A new book chronicles the revolt of revolting "third persons" at Suhrkamp publishers in the wild days of 1968. Necla Kelek is appalled by the speech of the very Christian Christian Wulff, the German president, in Turkey. The taz met a new faction of hardcore Palestinians who are fighting for separate sex hairdressing in Gaza. Sinologist Andreas Schlieker reports on the new Chinese willingness to restructure the heart. And the Cologne band Erdmöbel celebrate the famous halo around the frying pan.
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From the Feuilletons

Saturday 9 - Friday 15 October, 2010

The FR laps up the muscular male bodies and bellies at the Michelangelo exhibition in the Viennese Albertina. The same paper is outraged by the cowardice of the Berlin exhibition "Hitler and the Germans". Mario Vargas-Llosa remembers a bad line from Sweden. Theologist Friedrich Wilhelm Graf makes it very clear that Western values are not Judaeo-Christian values. The Achse des Guten is annoyed by the attempts of the mainstream media to dismiss Mario Vargas-Llosa. The NZZ celebrates the tireless self-demolition of Polish writer and satirist Slawomir Mrozek.
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From the feuilletons

Saturday 2 - Friday 8 October, 2010

Nigerian writer Niyi Osundare explains why his country has become uninhabitable. German Book Prize winner Melinda Nadj Abonji says Switzerland only pretends to be liberal. German author Monika Maron is not sure that Islam really does belong to Germany. Russian writer Oleg Yuriev explains the disastrous effects of postmodernism on the Petersburg Hermitage. Argentinian author Martin Caparros describes how the Kirchners have co-opted the country's revolutionary history. And publisher Damian Tabarovsky explains why 2001 was such an explosively creative year for Argentina.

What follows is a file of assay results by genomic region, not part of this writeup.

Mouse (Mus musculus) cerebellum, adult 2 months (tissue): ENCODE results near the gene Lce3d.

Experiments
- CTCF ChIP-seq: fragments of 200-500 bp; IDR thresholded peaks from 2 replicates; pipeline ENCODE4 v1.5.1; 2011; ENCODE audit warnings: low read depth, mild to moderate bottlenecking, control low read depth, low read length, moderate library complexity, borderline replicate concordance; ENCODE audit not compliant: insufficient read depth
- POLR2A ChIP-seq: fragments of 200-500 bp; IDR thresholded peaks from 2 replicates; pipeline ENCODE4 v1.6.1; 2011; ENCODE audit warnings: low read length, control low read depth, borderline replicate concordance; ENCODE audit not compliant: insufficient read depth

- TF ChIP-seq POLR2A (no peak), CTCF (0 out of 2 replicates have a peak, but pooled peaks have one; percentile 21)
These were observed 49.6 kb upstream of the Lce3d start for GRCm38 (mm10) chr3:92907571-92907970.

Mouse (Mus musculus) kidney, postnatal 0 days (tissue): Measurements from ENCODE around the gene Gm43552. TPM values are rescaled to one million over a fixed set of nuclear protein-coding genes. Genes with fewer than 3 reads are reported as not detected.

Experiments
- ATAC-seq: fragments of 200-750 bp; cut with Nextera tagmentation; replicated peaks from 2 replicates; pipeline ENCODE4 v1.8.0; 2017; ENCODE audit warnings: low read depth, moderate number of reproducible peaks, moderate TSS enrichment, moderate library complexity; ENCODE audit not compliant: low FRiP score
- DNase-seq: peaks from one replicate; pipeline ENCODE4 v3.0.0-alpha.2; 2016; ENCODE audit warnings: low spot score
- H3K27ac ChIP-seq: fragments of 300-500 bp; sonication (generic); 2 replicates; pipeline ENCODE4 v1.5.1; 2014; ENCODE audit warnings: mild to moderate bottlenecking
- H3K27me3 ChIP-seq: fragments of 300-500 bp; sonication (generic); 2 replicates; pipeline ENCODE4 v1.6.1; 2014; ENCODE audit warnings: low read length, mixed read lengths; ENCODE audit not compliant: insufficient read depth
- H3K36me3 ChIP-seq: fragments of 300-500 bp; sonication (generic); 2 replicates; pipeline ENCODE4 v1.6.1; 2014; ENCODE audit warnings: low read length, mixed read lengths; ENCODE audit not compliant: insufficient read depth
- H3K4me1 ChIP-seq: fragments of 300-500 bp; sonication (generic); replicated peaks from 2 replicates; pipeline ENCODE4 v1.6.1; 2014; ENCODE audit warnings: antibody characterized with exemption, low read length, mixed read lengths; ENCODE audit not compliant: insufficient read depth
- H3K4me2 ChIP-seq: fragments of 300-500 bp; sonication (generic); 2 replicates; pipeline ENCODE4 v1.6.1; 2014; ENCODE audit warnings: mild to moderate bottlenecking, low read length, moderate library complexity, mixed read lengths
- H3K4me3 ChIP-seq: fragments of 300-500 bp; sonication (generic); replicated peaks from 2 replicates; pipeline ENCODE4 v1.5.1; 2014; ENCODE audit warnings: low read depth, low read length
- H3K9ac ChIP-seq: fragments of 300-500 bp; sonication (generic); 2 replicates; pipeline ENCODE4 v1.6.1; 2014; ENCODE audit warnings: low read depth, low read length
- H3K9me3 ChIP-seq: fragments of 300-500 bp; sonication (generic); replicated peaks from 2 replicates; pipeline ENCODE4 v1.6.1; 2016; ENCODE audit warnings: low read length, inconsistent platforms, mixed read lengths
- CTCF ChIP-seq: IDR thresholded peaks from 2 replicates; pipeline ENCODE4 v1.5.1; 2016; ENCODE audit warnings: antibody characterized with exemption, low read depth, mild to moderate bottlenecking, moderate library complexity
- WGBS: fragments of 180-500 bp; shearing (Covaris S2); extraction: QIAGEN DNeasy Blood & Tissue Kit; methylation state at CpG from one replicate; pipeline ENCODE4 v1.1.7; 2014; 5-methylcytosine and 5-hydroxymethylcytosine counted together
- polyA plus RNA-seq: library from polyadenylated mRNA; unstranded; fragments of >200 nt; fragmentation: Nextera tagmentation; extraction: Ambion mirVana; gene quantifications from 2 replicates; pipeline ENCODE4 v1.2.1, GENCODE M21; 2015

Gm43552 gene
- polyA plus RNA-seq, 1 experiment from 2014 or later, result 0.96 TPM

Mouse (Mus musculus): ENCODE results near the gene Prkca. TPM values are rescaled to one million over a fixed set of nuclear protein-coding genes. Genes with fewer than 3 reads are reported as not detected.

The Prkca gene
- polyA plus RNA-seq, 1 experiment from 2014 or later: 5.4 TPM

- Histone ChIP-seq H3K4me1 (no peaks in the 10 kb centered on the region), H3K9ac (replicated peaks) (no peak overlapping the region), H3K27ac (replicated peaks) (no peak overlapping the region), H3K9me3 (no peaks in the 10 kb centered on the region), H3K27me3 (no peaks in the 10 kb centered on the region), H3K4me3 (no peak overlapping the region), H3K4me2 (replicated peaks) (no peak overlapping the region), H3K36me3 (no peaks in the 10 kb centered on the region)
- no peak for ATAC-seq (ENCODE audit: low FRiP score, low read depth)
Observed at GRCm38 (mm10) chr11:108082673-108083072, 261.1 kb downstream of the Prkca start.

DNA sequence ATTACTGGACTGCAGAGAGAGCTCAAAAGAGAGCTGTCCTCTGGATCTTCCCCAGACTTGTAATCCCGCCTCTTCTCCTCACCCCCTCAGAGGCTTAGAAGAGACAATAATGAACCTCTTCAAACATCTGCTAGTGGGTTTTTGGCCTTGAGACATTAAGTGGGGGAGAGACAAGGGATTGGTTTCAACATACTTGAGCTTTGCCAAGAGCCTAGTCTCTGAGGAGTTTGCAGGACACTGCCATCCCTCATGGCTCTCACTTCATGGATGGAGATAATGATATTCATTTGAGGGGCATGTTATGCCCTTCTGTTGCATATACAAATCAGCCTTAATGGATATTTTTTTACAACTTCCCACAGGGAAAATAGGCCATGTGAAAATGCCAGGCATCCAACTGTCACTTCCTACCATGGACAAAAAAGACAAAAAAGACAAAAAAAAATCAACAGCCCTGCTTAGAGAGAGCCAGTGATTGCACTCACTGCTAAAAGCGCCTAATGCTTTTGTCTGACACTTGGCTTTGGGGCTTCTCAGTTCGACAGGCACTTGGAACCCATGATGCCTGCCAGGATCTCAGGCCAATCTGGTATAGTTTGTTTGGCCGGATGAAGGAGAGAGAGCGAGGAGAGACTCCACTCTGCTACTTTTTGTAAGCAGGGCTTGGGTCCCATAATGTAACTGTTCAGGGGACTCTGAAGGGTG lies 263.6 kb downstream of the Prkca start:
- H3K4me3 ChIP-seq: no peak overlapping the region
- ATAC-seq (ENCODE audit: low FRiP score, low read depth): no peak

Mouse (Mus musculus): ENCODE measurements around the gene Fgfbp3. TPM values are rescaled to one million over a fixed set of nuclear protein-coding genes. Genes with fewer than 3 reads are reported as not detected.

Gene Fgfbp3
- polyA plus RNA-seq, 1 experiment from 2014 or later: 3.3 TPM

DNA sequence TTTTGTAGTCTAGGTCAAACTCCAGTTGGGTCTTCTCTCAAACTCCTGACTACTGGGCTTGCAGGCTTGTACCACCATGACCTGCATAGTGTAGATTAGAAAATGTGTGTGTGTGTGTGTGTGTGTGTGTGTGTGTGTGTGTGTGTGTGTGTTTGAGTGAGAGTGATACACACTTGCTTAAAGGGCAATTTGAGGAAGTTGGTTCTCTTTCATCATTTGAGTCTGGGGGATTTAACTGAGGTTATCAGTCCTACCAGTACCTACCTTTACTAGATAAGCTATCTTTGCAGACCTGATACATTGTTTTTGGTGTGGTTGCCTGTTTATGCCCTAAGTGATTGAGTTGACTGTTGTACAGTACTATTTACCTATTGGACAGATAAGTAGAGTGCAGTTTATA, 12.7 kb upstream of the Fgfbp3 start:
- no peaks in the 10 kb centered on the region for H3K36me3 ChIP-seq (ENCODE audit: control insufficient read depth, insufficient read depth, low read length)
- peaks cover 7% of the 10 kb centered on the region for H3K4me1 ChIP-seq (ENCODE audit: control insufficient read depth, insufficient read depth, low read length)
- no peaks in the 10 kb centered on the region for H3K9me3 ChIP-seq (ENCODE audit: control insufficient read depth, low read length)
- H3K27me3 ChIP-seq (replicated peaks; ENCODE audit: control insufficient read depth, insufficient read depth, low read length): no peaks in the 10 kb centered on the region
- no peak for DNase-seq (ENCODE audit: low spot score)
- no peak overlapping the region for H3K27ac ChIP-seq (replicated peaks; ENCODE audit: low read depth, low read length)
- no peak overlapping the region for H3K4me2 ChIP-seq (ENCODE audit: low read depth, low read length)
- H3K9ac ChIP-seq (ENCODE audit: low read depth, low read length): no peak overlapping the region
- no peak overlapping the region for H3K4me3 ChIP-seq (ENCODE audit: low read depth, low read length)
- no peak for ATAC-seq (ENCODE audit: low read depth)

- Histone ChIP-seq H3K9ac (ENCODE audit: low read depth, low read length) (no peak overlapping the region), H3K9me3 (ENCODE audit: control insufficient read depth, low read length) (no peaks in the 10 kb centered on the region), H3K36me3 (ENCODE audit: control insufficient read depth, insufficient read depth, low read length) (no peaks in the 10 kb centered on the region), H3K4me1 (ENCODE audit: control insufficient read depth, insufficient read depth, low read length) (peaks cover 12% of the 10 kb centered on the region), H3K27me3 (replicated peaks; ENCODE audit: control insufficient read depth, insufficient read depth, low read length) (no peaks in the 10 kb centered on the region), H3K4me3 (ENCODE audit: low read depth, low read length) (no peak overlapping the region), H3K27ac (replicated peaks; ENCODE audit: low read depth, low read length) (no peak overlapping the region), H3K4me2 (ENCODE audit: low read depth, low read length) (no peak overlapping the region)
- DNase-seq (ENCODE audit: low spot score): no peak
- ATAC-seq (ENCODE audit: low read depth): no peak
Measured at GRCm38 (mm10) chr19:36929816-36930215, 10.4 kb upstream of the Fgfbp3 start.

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From the Feuilletons

Saturday 25 September - Friday 1 October

Three East German theatre directors talk about the trauma of reunification. In the FAZ, Thilo Sarrazin denies accusations that his book propagates eugenics: "I am interested in the interplay of nature and nurture." Polemics are being drowned out by blaring lullabies, author Thea Dorn despairs. Author Iris Radisch is dismayed by the state of the German novel - too much idle chatter, not enough literary clout. Der Spiegel posts its interview with the German WikiLeaks spokesman, Daniel Schmitt. And Vaclav Havel's appeal to award the Nobel prize to Liu Xiabobo has the Chinese authorities pulling out their hair.
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From the Feuilletons

Saturday 18 - Friday 24 September, 2010

Herta Müller's response to the news that poet Oskar Pastior was a Securitate informant was one of overwhelming grief: "When he returned home from the gulag he was everybody's game." Theatre director Luk Perceval talks about the veiled depression in his theatre. Cartoonist Molly Norris has disappeared after receiving death threats for her "Everybody Draw Mohammed" campaign. The Berliner Zeitung approves of the mellowing in Pierre Boulez' music. And Chinese writer Liao Yiwu, allowed to leave China for the first time, explains why schnapps is his most important writing tool.
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From the Feuilletons

Saturday 10 - Friday 17 September, 2010

The poet Oskar Pastior was a Securitate informant, the historian Stefan Sienerth has discovered. Biologist Veronika Lipphardt dismisses Thilo Sarrazin's incendiary intelligence theories as a load of codswallop. A number of prominent Muslim intellectuals in Germany have written an open letter to President Christian Wulff, calling for him to "make a stand for a democratic culture based on mutual respect." And a Shell study has revealed that Germany's youth aspire to be just like their parents.
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From the Feuilletons

Saturday 4 - Friday 10 September, 2010

Thilo Sarrazin has buckled under the stress of the past two weeks and resigned from the board of the Central Bank. His book, "Germany is abolishing itself", however, continues to keep Germany locked in a debate about education and immigration and intelligence. Also this week, Mohammed cartoonist Kurt Westergaard has been awarded the M100 prize for defending freedom of opinion. Chancellor Angela Merkel gave a speech at the award ceremony: "The secret of freedom is courage". The FAZ interviewed Westergaard, who expressed his disappointment that the only people who had shown him no support were those of his own class.